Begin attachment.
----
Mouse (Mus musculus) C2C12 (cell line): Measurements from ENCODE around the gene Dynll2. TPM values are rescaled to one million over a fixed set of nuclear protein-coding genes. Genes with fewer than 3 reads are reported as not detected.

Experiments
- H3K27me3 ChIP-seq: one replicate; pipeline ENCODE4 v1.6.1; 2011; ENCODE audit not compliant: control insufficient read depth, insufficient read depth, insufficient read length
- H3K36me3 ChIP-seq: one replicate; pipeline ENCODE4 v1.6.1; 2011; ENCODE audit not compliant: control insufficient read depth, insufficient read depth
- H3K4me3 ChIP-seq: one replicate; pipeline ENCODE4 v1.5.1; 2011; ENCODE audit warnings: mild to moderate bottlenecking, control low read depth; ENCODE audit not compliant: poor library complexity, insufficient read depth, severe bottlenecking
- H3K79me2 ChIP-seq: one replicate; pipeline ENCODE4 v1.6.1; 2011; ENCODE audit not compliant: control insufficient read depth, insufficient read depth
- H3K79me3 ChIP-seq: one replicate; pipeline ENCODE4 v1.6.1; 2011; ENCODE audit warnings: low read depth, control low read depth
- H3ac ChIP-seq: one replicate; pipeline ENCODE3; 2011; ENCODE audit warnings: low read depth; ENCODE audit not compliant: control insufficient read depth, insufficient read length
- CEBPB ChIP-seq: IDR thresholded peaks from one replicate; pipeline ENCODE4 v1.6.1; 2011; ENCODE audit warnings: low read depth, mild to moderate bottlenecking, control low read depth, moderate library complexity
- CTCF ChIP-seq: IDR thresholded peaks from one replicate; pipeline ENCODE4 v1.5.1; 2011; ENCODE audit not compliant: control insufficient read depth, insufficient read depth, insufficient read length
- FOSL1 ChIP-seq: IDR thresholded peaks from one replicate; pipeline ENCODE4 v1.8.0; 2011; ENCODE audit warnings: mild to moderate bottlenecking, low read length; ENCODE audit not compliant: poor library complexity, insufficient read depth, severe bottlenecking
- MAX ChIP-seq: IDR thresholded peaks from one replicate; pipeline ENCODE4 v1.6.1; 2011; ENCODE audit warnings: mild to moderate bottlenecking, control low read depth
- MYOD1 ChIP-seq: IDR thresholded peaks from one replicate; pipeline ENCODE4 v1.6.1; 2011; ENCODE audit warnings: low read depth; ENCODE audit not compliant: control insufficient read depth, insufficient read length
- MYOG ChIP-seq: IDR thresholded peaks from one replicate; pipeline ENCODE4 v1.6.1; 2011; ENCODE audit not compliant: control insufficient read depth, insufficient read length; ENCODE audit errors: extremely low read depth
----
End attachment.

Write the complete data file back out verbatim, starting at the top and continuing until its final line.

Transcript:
Mouse (Mus musculus) C2C12 (cell line): Measurements from ENCODE around the gene Dynll2. TPM values are rescaled to one million over a fixed set of nuclear protein-coding genes. Genes with fewer than 3 reads are reported as not detected.

Experiments
- H3K27me3 ChIP-seq: one replicate; pipeline ENCODE4 v1.6.1; 2011; ENCODE audit not compliant: control insufficient read depth, insufficient read depth, insufficient read length
- H3K36me3 ChIP-seq: one replicate; pipeline ENCODE4 v1.6.1; 2011; ENCODE audit not compliant: control insufficient read depth, insufficient read depth
- H3K4me3 ChIP-seq: one replicate; pipeline ENCODE4 v1.5.1; 2011; ENCODE audit warnings: mild to moderate bottlenecking, control low read depth; ENCODE audit not compliant: poor library complexity, insufficient read depth, severe bottlenecking
- H3K79me2 ChIP-seq: one replicate; pipeline ENCODE4 v1.6.1; 2011; ENCODE audit not compliant: control insufficient read depth, insufficient read depth
- H3K79me3 ChIP-seq: one replicate; pipeline ENCODE4 v1.6.1; 2011; ENCODE audit warnings: low read depth, control low read depth
- H3ac ChIP-seq: one replicate; pipeline ENCODE3; 2011; ENCODE audit warnings: low read depth; ENCODE audit not compliant: control insufficient read depth, insufficient read length
- CEBPB ChIP-seq: IDR thresholded peaks from one replicate; pipeline ENCODE4 v1.6.1; 2011; ENCODE audit warnings: low read depth, mild to moderate bottlenecking, control low read depth, moderate library complexity
- CTCF ChIP-seq: IDR thresholded peaks from one replicate; pipeline ENCODE4 v1.5.1; 2011; ENCODE audit not compliant: control insufficient read depth, insufficient read depth, insufficient read length
- FOSL1 ChIP-seq: IDR thresholded peaks from one replicate; pipeline ENCODE4 v1.8.0; 2011; ENCODE audit warnings: mild to moderate bottlenecking, low read length; ENCODE audit not compliant: poor library complexity, insufficient read depth, severe bottlenecking
- MAX ChIP-seq: IDR thresholded peaks from one replicate; pipeline ENCODE4 v1.6.1; 2011; ENCODE audit warnings: mild to moderate bottlenecking, control low read depth
- MYOD1 ChIP-seq: IDR thresholded peaks from one replicate; pipeline ENCODE4 v1.6.1; 2011; ENCODE audit warnings: low read depth; ENCODE audit not compliant: control insufficient read depth, insufficient read length
- MYOG ChIP-seq: IDR thresholded peaks from one replicate; pipeline ENCODE4 v1.6.1; 2011; ENCODE audit not compliant: control insufficient read depth, insufficient read length; ENCODE audit errors: extremely low read depth